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Preparing and Budgeting for Resilience in the Urban Environment

The views expressed are those of the author and do not necessarily reflect the views of ASPA as an organization.

By Daniel Hummel
January 29, 2016

The concept of resilience is replacing sustainability as the new prerogative for cities around the world, particularly as the impacts of climate change become apparent on many vulnerable cities. Resilience has been defined in different ways. In a 2011 report titled, “‘Financing the Resilient City’ for ICLEI – Local Governments for Sustainability,” Jeb Brugmann defined it as an effort to provide predictable performance for benefits and returns for users and investors in an urban environment. He considered the term to be more comprehensive and proactive than sustainability or adaptation. He noted that resilience is about mitigating risks that come from catastrophes such as natural and man-made disasters or system-wide inefficiencies.

Lawrence Vale, in the Department of Urban Studies and Planning at MIT, wrote that resilience has many different interpretations across many fields in his article, “The politics of resilient cities: whose resilience and whose city?” In the planning profession, it is the ability to respond to systemic threats. Systemic threats as described by Brugmann are inefficiencies in the urban system such as with electricity, water and transportation. Despite this description, the typical concern with resilience is the ability to sustain and recover from catastrophes. Planning for potential disasters or systemic inefficiencies can be quite expensive and politically unpopular for a number of reasons, while responding to catastrophes is more politically expedient.

According to a United Nations report cited by Brugmann, it is expected that globally climate change is going to cost between $49 and $171 billion by 2030. Most of these costs will be for urban environments. The suggestions for financing the development of resilience standards and their implementation in these environments have ranged from private investments to tax-supported development. In all likelihood, a combination of these methods will be the most expedient approach.

The expectation that these urban environments will be able to fund these resilience efforts on their own is unrealistic and countries with intergovernmental finance will need to see more intergovernmental aid to support the more vulnerable areas of the country. Even within these cities, the most vulnerable areas are typically those areas with the most poor. As described by Vale and Brugmann, resilience in cities is only as effective as its weakest area and resilience should strive to be equitable and fair. Equality in this case means that those most affected by these disasters receive more assistance.

Data on the number of declared disasters by state between 2000 and 2010 indicate that cities in the states of Oklahoma, Kansas, Missouri, Kentucky and New York are at most immediate risk to disasters that threaten the resilience of these cities. The table below shows the top 10 states between 2000 and 2010 in regard to declaring disasters. These instances are recorded by the Federal Emergency Management Administration. The assumption would be that the cities in these states would be at the forefront of the resiliency effort in the United States.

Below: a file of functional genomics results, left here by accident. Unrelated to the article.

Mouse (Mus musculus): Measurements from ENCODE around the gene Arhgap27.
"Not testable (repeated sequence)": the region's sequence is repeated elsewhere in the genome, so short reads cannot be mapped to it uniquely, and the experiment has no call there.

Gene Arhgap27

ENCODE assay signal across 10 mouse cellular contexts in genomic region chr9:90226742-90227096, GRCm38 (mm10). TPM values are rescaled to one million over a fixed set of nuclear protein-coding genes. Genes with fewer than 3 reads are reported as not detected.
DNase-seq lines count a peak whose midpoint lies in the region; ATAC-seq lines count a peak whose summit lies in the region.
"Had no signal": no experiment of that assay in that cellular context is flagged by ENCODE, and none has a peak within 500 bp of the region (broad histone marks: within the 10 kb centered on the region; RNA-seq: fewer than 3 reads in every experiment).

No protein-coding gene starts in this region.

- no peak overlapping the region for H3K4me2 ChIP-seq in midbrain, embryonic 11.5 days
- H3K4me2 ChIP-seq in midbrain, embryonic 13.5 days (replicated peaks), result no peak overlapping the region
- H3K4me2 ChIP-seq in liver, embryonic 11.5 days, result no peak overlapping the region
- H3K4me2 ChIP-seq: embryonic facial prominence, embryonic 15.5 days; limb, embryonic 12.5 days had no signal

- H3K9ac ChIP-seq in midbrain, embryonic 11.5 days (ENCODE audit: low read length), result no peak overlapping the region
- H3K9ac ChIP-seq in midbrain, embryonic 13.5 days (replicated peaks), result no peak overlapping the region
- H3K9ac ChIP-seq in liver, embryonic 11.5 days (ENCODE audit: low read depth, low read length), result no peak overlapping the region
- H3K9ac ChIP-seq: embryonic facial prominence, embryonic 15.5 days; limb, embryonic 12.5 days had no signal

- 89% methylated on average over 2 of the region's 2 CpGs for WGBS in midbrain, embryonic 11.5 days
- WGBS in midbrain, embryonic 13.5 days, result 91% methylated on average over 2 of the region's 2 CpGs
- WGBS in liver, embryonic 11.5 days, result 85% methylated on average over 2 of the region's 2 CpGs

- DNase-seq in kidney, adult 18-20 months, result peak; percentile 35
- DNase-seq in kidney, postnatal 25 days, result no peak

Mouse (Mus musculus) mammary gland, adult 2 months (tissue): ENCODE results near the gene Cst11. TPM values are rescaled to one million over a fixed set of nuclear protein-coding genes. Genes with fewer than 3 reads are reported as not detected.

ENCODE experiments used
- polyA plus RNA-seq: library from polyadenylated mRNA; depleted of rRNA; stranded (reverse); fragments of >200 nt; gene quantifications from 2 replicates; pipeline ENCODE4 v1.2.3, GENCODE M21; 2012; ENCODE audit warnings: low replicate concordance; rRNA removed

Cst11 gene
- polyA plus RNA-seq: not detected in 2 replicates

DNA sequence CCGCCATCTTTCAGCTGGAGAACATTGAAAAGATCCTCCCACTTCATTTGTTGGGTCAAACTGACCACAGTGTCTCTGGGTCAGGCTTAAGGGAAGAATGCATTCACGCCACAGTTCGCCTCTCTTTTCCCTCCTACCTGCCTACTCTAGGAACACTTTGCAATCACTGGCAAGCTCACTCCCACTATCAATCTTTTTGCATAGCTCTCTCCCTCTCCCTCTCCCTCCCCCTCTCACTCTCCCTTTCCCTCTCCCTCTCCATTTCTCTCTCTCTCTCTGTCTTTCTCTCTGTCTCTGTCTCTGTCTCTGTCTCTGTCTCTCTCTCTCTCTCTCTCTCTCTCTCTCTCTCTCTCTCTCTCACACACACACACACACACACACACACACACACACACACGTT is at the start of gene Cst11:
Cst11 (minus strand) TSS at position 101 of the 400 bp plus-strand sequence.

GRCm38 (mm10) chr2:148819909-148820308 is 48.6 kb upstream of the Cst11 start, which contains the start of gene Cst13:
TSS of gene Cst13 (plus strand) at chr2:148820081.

The 100 Resilient Cities Foundation, which is part of the Rockefeller Foundation, has been at the forefront of encouraging cities around to world to be more resilient, which they define as surviving, adapting and growing. In December 2015, the Foundation ascertained pledges from 22 cities around the world to dedicate 10 percent of their budgets without raising additional taxation or other sources of funding toward resilience-building in their cities. Seven of those cities are in the U.S. and include Boulder, Norfolk, Tulsa, Oakland, Berkeley, New Orleans and Pittsburgh. Only Tulsa has made this commitment among cities in disaster-prone states. Pittsburgh and New Orleans are declining cities with a sizable vulnerable population to flooding and storms, so their pledge is understandable given their context.

The pledge these cities have made is a commitment to build resilience to both systemic inefficiencies and potential catastrophes. The areas of focus regard energy, infrastructure, participatory budgeting, revitalization and transportation. These areas have been identified by the Foundation as important elements in resilience efforts.

It is unknown if the dedication of 10 percent of these cities’ budgets to these efforts is adequate to cover the real costs. It can only be assumed it is not and these cities will still require substantial private investments and intergovernmental aid. Either way, the symbolic acceptance of needing to be more resilient by earmarking a sizable portion of the budget to resiliency is an important step.

The growing importance of these planning efforts in cities around the world are designed to ensure they do not become another Jerash, an ancient Roman city in present-day Jordan destroyed in the eighth century by an earthquake, or the multitude of cities around the world that failed due to catastrophes or systemic failures. These cities serve as examples of what present-day cities could look like without adequate preparation.

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Photo credit: Daniel Hummel

Author: Daniel Hummel Ph.D. is an assistant professor in the Department of Political Science at Idaho State University.

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